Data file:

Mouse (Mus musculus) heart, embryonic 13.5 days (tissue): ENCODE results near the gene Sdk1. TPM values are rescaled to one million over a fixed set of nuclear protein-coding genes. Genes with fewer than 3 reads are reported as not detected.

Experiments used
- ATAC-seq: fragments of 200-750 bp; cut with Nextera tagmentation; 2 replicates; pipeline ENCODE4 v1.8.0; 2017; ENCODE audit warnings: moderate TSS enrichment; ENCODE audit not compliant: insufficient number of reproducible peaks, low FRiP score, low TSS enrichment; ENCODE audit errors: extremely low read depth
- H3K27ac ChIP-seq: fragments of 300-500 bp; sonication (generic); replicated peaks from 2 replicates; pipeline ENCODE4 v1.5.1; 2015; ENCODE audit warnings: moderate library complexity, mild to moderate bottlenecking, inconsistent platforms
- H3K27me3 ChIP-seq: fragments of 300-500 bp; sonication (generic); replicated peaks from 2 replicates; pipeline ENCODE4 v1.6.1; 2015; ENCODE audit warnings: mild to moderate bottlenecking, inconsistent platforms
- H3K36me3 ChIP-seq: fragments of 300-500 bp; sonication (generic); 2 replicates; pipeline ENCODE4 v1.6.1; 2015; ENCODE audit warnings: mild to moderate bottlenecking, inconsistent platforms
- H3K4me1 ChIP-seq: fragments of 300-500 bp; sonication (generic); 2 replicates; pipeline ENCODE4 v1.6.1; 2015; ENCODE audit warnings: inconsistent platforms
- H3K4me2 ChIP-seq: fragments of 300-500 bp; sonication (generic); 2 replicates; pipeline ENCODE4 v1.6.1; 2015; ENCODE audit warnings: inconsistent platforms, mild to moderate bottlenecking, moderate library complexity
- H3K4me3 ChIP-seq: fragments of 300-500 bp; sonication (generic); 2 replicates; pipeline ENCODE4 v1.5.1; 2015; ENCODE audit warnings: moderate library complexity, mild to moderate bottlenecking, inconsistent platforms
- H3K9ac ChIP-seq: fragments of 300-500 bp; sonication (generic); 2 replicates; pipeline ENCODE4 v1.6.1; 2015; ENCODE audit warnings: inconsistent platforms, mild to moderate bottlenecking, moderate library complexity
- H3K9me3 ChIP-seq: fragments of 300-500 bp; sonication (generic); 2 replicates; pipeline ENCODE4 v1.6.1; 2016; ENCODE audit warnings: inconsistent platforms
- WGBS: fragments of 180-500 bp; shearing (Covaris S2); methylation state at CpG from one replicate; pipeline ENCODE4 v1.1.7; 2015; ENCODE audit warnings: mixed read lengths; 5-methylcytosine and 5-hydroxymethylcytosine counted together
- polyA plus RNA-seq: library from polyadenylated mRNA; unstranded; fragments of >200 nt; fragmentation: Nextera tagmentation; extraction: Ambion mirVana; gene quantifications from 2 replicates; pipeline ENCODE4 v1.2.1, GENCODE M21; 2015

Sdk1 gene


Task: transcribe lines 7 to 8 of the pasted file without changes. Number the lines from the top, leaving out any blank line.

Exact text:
- H3K4me1 ChIP-seq: fragments of 300-500 bp; sonication (generic); 2 replicates; pipeline ENCODE4 v1.6.1; 2015; ENCODE audit warnings: inconsistent platforms
- H3K4me2 ChIP-seq: fragments of 300-500 bp; sonication (generic); 2 replicates; pipeline ENCODE4 v1.6.1; 2015; ENCODE audit warnings: inconsistent platforms, mild to moderate bottlenecking, moderate library complexity